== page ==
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Shaquem Griffin is everywhere

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Chick-fil-A Peach Bowl - Auburn v Central Florida Photo by Kevin C. Cox/Getty Images

There are a few things about Shaquem Griffin that make him unique from other NFL draft hopefuls, and to ignore those things would be doing a disservice to him as a player, a person, and as a prospect. Yes, Griffin is the twin brother of Seahawks cornerback Shaquill Griffin, the 90th overall pick in the draft last year and an under-the-radar defensive back who quietly had an exceptional first season that was somewhat overshadowed by the play of Tre’Davious White and Marshon Lattimore.

Those are some names that have made Shaquill a bit of an afterthought around the league, but it was Shaquill who overshadowed his one-minute-younger brother for much of his playing career too.

Shaquem was recruited by UCF so they could secure Shaquill. Shaquem redshirted for a year, which is why Shaquill went into the NFL draft one year earlier. Shaquem didn’t become a full-time start on defense until his fourth season at UCF. The Knights went 0-12 when Shaquem and Shaquill were juniors, then 6-7 as seniors, with Shaquem winning the AAC Defensive Player of the Year award. Then they went 13-0 without Shaquill, but with Shaquem in 2017.

In their big win of the season, 34-27 over Auburn in the Peach Bowl, helping the program finish 6th in the nation just two seasons after 0-12, Shaquem had a game-high 12 tackles, 3.5 tackles for a loss, and 1.5 sacks. They held Auburn and Kerryon Johnson to 90 rushing yards on 44 carries. None of which was enough to get Shaquem an invite to the 2018 NFL Scouting Combine, something he had to petition to receive.

The reason for him not getting an initial invite are certainly more complicated than just the fact that he had his left hand amputated when he was four -- UCF is a “small school” regardless of their top-10 finish in the polls, Griffin was slower to develop and contribute than his brother, there are other pro-worthy prospects out there who also didn’t get invited to the combine but didn’t have as much attention or support (did you know: Shaquill Griffin did not get an initial invite to the 2017 combine) -- but I’d also buy that Griffin’s left arm was one of the reasons that some in the league have doubts, and why some teams will shy away from him in the draft.

Everything else seems to be screaming that the teams who are now more inclined to draft Griffin following his historic combine performance will be on the right side of history. Not because he is a “great story” but because Shaquem Griffin is writing the book of his life day by day -- and he is clearly well aware that writing a book is hard. It requires hard work, discipline, and over-achievement at the highest levels. That’s what I think makes Griffin a good prospect more than anything else — he already knows what “hard work” really means and has accepted that may he has to fight for his place a little bit more than the next guy.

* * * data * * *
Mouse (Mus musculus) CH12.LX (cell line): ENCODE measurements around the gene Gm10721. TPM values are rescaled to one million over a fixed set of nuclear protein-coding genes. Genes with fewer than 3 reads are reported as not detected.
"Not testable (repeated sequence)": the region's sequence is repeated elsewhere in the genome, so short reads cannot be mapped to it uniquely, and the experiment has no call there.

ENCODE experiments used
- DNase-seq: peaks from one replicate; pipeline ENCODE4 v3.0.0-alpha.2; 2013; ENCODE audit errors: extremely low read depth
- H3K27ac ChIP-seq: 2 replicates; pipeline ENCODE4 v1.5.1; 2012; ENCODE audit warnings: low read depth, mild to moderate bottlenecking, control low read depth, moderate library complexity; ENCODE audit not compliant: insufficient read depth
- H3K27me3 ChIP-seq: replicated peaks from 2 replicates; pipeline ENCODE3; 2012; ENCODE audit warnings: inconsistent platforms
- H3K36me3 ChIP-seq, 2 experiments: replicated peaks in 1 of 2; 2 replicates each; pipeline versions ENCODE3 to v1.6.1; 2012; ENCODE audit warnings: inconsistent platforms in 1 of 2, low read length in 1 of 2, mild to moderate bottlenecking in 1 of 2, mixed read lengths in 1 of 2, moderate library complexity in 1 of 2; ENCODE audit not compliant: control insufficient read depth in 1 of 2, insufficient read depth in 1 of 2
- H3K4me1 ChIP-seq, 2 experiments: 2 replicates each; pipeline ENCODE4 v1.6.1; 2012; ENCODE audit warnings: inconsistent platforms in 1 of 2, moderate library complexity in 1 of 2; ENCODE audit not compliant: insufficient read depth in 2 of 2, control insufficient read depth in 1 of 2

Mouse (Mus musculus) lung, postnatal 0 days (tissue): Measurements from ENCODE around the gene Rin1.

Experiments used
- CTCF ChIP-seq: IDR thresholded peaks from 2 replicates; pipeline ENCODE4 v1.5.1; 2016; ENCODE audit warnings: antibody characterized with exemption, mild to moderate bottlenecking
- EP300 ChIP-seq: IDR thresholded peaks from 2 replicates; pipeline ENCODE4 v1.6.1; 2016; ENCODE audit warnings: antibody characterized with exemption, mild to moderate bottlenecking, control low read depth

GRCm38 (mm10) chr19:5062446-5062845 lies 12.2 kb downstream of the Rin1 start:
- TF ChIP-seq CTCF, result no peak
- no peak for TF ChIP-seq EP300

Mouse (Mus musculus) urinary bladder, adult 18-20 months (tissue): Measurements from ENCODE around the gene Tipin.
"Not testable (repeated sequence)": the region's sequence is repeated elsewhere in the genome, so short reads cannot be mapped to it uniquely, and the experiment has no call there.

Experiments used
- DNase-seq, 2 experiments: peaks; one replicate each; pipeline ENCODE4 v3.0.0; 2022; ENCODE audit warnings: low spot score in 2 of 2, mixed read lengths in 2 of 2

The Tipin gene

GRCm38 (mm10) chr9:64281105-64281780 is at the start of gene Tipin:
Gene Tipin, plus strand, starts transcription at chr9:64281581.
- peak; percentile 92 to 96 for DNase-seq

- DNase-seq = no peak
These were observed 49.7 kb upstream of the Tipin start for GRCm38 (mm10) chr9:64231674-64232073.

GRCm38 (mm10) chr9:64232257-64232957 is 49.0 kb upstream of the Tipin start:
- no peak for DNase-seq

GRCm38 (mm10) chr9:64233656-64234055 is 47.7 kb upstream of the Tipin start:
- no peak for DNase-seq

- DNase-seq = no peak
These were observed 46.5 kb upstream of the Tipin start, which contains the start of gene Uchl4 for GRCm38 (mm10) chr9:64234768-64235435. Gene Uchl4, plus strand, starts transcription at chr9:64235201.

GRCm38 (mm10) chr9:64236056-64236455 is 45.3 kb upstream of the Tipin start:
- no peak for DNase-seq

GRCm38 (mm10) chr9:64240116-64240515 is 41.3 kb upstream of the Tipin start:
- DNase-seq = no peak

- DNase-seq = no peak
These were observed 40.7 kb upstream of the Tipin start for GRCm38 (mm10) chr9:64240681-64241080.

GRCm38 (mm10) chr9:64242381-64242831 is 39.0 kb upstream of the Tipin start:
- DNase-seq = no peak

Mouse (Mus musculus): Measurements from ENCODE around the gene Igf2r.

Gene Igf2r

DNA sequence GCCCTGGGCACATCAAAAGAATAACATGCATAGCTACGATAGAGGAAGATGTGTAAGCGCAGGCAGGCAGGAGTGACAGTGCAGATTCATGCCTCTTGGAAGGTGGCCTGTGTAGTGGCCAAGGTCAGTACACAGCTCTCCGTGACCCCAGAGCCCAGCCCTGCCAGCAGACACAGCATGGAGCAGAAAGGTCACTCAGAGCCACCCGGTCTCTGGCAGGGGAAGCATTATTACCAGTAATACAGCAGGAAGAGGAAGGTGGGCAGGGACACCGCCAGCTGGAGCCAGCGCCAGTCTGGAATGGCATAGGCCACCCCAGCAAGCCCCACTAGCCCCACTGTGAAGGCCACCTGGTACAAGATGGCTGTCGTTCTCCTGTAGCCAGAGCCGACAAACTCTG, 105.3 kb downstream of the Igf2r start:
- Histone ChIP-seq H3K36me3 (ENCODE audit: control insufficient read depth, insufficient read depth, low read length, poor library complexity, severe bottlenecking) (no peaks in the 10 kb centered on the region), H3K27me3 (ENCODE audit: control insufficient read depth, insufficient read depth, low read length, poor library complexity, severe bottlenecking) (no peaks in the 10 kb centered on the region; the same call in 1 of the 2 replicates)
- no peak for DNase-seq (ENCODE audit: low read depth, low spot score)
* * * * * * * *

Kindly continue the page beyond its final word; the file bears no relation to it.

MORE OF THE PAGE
Griffin may be the first one-handed player in NFL history to get drafted, but he’s far from the first player to have to overcome the skepticism about his future successes. In fact, that is about as “Seahawk-y” as an prospect can get; players who have stood up to doubt for nearly every moment of their careers and who then thrive more on competition and “winning” than on anything else.

Russell Wilson is “too short.” Doug Baldwin is “too small.” Richard Sherman is “too big.” Griffin has one hand, and hands do seem integral to tackling or making a play on an attempted pass, but that’s already something outside of Griffin’s control just like Wilson can’t grow five more inches at this point. Wilson can’t wear lifts in a game and Griffin may not wear a prosthetic on his arm, but there’s still plenty that’s always within our control and that’s what the best people focus on. “What can I control and how can I improve it?” That type of preparation and focus is what helped Griffin become the star of the 2018 combine.

At the combine, Griffin weighed in at 227 lbs, which is 34 lbs heavier than his “twin” brother Shaquill. However, when Shaquem first got to UCF he weighed 169. 169. He could barely press the bar on the bench a single time, but in the five years since, Shaquem added 58 lbs to his frame and did 20 reps of 225 at the combine. He’s now willing to drop weight to play safety, if that’s what a team wants him to do. If they want him to get to 240 and rush the passer, something he did to the tune of 18.5 sacks in the last two seasons, he’ll do that too.